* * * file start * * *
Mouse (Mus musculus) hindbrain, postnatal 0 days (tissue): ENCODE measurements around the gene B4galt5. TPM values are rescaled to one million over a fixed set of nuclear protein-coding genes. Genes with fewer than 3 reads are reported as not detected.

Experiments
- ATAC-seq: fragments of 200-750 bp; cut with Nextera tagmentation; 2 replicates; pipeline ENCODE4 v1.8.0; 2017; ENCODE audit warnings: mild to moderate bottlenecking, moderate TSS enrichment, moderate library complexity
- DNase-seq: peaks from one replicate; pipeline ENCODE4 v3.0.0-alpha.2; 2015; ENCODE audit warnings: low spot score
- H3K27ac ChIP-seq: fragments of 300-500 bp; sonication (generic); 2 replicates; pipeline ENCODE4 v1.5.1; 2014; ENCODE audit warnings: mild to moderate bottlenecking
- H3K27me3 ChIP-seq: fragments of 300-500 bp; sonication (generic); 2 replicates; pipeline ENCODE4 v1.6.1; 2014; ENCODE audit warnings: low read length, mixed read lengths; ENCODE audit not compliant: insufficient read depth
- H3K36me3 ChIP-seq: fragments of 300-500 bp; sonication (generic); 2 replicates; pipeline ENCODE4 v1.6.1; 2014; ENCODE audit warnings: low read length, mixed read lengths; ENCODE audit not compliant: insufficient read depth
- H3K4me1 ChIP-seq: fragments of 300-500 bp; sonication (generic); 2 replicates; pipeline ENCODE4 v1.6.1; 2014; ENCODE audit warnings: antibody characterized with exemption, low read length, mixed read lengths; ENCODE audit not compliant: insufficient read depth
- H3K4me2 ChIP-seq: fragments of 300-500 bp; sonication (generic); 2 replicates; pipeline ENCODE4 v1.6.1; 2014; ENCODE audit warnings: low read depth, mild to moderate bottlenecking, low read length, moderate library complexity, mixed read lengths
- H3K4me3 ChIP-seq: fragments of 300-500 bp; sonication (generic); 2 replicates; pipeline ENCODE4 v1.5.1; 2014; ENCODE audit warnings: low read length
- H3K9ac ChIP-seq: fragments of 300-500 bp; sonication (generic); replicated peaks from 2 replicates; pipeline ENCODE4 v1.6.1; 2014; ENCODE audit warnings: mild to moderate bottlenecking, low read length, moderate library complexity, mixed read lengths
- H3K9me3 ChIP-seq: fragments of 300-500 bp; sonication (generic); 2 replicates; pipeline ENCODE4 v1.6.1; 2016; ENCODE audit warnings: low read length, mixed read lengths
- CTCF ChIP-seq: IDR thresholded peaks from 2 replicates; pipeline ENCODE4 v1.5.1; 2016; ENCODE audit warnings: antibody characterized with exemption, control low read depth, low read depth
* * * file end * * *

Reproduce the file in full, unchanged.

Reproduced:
Mouse (Mus musculus) hindbrain, postnatal 0 days (tissue): ENCODE measurements around the gene B4galt5. TPM values are rescaled to one million over a fixed set of nuclear protein-coding genes. Genes with fewer than 3 reads are reported as not detected.

Experiments
- ATAC-seq: fragments of 200-750 bp; cut with Nextera tagmentation; 2 replicates; pipeline ENCODE4 v1.8.0; 2017; ENCODE audit warnings: mild to moderate bottlenecking, moderate TSS enrichment, moderate library complexity
- DNase-seq: peaks from one replicate; pipeline ENCODE4 v3.0.0-alpha.2; 2015; ENCODE audit warnings: low spot score
- H3K27ac ChIP-seq: fragments of 300-500 bp; sonication (generic); 2 replicates; pipeline ENCODE4 v1.5.1; 2014; ENCODE audit warnings: mild to moderate bottlenecking
- H3K27me3 ChIP-seq: fragments of 300-500 bp; sonication (generic); 2 replicates; pipeline ENCODE4 v1.6.1; 2014; ENCODE audit warnings: low read length, mixed read lengths; ENCODE audit not compliant: insufficient read depth
- H3K36me3 ChIP-seq: fragments of 300-500 bp; sonication (generic); 2 replicates; pipeline ENCODE4 v1.6.1; 2014; ENCODE audit warnings: low read length, mixed read lengths; ENCODE audit not compliant: insufficient read depth
- H3K4me1 ChIP-seq: fragments of 300-500 bp; sonication (generic); 2 replicates; pipeline ENCODE4 v1.6.1; 2014; ENCODE audit warnings: antibody characterized with exemption, low read length, mixed read lengths; ENCODE audit not compliant: insufficient read depth
- H3K4me2 ChIP-seq: fragments of 300-500 bp; sonication (generic); 2 replicates; pipeline ENCODE4 v1.6.1; 2014; ENCODE audit warnings: low read depth, mild to moderate bottlenecking, low read length, moderate library complexity, mixed read lengths
- H3K4me3 ChIP-seq: fragments of 300-500 bp; sonication (generic); 2 replicates; pipeline ENCODE4 v1.5.1; 2014; ENCODE audit warnings: low read length
- H3K9ac ChIP-seq: fragments of 300-500 bp; sonication (generic); replicated peaks from 2 replicates; pipeline ENCODE4 v1.6.1; 2014; ENCODE audit warnings: mild to moderate bottlenecking, low read length, moderate library complexity, mixed read lengths
- H3K9me3 ChIP-seq: fragments of 300-500 bp; sonication (generic); 2 replicates; pipeline ENCODE4 v1.6.1; 2016; ENCODE audit warnings: low read length, mixed read lengths
- CTCF ChIP-seq: IDR thresholded peaks from 2 replicates; pipeline ENCODE4 v1.5.1; 2016; ENCODE audit warnings: antibody characterized with exemption, control low read depth, low read depth